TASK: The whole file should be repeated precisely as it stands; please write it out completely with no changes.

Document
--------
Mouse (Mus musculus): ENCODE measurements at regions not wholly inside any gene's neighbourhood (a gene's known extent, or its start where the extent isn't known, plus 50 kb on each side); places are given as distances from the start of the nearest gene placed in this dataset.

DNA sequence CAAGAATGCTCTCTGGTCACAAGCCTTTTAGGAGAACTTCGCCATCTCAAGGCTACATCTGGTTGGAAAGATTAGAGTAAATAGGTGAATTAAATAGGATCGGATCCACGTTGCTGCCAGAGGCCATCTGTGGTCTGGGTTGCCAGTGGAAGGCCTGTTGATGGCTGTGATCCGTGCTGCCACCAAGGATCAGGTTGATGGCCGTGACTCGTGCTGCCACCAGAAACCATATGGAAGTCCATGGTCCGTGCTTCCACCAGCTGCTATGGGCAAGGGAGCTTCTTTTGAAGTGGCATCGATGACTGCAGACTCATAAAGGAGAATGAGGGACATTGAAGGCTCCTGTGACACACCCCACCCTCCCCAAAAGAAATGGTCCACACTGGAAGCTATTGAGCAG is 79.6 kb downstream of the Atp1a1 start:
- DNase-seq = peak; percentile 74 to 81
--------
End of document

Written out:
Mouse (Mus musculus): ENCODE measurements at regions not wholly inside any gene's neighbourhood (a gene's known extent, or its start where the extent isn't known, plus 50 kb on each side); places are given as distances from the start of the nearest gene placed in this dataset.

DNA sequence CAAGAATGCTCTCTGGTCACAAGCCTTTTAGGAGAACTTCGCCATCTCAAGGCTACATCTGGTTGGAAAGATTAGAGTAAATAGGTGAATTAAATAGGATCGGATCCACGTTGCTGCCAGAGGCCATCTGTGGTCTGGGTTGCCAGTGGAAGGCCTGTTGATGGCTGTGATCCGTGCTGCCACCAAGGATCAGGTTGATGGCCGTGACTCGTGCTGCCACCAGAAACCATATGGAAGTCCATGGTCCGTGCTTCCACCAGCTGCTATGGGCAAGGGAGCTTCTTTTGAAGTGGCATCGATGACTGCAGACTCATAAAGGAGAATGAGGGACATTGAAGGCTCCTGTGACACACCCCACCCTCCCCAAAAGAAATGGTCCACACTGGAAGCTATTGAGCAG is 79.6 kb downstream of the Atp1a1 start:
- DNase-seq = peak; percentile 74 to 81